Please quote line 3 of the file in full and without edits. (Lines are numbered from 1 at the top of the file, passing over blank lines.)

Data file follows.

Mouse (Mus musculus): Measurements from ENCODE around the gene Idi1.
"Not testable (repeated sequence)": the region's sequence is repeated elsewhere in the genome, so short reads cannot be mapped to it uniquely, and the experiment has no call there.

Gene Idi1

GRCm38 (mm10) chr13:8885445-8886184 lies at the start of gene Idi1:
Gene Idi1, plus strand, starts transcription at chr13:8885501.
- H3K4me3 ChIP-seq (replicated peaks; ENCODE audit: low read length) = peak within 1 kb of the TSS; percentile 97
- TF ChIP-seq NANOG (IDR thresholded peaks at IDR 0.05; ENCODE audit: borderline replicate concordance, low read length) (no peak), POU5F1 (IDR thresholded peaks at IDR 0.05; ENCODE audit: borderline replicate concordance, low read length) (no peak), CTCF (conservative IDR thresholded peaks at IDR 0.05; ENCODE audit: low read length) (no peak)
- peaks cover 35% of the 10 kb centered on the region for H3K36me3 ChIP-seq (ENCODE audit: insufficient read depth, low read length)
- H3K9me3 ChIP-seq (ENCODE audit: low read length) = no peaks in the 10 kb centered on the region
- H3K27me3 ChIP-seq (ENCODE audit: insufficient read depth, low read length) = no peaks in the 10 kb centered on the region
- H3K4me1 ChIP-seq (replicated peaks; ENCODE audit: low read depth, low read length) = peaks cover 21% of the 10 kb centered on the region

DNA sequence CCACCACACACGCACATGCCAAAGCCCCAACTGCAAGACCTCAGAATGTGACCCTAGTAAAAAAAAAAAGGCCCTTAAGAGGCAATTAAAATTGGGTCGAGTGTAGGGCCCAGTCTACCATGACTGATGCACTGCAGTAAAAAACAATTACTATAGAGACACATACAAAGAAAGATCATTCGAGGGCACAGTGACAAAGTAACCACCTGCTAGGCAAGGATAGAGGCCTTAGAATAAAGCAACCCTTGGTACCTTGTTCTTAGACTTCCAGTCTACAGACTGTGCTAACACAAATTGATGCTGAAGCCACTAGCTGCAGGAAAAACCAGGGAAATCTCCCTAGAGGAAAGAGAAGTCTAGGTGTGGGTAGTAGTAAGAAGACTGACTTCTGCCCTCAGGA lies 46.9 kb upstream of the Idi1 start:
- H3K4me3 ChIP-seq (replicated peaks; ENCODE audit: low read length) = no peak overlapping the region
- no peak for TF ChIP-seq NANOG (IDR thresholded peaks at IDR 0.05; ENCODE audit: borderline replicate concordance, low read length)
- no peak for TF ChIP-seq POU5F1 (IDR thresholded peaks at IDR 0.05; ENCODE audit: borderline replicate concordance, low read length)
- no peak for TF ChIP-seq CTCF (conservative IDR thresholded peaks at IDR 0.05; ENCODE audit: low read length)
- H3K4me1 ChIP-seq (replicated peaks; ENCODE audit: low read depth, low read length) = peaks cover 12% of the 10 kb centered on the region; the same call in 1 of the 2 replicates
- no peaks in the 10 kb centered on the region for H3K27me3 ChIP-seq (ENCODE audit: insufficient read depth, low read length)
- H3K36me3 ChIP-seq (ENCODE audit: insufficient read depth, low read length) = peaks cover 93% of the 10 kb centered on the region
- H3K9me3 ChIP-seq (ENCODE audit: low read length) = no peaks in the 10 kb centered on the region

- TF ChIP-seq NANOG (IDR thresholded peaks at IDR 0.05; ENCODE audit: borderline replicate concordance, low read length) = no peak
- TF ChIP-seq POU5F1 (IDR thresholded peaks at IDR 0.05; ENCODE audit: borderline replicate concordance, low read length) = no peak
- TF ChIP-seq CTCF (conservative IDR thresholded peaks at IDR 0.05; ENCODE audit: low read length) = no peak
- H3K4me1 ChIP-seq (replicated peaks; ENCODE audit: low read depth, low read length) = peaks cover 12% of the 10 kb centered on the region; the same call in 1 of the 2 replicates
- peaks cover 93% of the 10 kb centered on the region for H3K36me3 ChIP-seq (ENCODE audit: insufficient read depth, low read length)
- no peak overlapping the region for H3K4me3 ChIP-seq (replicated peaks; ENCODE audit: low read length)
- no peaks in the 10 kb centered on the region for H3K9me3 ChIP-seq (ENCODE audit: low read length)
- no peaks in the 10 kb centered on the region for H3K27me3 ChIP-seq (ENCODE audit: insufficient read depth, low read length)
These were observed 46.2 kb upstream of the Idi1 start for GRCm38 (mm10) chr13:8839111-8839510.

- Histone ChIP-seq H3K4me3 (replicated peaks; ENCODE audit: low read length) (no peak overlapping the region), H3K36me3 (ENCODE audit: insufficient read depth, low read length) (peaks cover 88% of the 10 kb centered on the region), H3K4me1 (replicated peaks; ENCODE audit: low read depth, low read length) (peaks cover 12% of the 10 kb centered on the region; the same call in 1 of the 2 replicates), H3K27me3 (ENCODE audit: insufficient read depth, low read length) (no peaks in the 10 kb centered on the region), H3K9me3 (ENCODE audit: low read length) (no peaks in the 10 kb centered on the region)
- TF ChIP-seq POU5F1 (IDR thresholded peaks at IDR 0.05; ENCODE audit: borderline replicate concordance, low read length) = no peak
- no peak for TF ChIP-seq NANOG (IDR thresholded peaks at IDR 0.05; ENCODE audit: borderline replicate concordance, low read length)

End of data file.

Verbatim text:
Gene Idi1